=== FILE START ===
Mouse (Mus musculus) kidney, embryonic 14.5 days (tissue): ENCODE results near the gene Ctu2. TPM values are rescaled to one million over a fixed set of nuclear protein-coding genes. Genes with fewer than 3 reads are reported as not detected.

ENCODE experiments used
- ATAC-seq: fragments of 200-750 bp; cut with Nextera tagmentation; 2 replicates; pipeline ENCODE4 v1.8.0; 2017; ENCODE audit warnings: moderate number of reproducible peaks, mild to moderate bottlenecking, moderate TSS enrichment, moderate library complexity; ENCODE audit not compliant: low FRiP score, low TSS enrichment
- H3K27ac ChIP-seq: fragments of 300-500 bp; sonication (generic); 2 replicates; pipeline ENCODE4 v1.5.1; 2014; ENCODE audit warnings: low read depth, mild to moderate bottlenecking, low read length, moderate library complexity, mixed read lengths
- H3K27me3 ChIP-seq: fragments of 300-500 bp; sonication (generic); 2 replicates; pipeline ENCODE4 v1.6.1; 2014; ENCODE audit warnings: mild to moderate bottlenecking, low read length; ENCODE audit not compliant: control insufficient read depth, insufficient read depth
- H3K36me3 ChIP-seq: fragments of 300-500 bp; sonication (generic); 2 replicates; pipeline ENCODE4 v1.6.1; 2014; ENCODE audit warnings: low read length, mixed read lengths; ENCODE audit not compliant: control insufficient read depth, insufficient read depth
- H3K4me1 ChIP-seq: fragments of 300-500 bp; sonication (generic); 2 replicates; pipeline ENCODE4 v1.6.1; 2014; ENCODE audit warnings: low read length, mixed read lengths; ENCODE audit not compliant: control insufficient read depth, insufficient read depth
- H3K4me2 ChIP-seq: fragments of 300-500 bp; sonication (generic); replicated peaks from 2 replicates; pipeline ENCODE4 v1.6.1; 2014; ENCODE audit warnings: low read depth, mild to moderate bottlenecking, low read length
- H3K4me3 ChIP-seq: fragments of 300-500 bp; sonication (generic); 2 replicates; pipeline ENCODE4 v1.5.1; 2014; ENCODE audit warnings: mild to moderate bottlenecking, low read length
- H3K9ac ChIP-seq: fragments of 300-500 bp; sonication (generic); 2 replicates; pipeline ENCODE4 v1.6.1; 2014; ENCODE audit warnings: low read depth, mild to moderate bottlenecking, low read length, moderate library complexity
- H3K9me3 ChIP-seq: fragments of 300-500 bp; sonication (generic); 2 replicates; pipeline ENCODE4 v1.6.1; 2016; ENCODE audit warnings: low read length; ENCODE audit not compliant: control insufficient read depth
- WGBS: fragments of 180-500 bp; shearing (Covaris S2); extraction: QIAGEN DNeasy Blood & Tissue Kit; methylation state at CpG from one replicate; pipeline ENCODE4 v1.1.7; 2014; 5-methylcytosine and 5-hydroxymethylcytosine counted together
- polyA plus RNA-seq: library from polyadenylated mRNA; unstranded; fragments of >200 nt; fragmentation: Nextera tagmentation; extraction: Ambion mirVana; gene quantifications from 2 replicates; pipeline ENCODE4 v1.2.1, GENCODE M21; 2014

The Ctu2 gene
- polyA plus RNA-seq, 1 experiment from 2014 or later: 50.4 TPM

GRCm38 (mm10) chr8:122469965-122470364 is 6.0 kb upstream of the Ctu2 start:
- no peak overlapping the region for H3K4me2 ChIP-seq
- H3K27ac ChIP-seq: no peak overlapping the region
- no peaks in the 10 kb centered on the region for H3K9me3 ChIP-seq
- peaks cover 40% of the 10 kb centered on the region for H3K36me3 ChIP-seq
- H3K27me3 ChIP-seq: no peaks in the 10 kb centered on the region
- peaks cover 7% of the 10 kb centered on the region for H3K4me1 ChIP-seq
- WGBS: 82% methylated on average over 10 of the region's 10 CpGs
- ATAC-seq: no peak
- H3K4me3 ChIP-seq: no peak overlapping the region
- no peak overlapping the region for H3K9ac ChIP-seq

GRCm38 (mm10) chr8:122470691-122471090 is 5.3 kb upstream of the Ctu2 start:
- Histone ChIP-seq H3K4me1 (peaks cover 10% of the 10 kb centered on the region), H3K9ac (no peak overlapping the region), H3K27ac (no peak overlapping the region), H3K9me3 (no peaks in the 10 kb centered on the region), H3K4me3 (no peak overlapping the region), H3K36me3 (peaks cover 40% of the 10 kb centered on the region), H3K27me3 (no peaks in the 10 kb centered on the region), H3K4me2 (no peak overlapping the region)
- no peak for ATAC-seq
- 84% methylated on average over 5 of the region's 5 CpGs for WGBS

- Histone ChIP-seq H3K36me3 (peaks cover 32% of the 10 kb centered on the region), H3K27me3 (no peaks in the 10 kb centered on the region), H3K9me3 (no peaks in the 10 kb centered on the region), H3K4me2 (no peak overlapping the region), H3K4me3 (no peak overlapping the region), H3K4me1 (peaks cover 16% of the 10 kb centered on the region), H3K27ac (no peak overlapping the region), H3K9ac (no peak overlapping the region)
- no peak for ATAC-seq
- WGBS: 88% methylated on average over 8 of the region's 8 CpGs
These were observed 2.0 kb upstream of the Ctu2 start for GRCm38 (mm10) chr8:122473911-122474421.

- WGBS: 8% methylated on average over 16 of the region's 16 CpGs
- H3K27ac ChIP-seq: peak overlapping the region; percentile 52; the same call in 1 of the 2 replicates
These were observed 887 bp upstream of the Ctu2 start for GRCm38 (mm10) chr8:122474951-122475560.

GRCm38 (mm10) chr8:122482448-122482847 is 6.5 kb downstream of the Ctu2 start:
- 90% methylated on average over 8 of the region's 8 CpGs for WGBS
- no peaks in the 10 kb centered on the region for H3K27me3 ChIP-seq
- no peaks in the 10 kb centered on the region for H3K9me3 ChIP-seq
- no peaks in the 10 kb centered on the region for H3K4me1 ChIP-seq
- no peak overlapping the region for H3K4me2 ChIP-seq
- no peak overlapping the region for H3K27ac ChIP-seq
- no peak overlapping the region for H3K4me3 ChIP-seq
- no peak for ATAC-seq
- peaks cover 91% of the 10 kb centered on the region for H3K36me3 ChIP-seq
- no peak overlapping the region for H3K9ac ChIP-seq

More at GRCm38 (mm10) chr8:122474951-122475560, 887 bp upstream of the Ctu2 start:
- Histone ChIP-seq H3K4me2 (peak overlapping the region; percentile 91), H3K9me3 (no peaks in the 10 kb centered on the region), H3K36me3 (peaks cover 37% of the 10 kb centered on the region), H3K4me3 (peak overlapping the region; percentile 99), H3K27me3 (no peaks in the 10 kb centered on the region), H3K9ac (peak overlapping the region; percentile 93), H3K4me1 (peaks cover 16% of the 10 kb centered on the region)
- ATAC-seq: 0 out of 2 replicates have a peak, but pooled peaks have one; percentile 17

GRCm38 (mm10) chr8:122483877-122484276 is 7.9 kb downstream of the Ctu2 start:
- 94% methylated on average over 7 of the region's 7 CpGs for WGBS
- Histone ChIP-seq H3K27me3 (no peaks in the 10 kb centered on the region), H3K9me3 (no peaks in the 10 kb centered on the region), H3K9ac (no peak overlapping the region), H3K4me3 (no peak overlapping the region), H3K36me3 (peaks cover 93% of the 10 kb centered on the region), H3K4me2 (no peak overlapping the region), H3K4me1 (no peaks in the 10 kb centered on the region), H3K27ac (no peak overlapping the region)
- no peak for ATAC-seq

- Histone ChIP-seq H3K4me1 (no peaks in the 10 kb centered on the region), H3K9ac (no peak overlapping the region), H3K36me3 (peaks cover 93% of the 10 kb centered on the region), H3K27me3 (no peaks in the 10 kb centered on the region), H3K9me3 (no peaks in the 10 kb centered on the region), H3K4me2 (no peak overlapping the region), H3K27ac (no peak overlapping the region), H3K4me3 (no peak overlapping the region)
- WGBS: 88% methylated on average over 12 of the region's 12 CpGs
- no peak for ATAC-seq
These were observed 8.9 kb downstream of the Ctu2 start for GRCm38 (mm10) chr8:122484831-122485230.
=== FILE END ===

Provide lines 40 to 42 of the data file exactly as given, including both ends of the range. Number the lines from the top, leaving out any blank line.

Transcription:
- no peaks in the 10 kb centered on the region for H3K27me3 ChIP-seq
- no peaks in the 10 kb centered on the region for H3K9me3 ChIP-seq
- no peaks in the 10 kb centered on the region for H3K4me1 ChIP-seq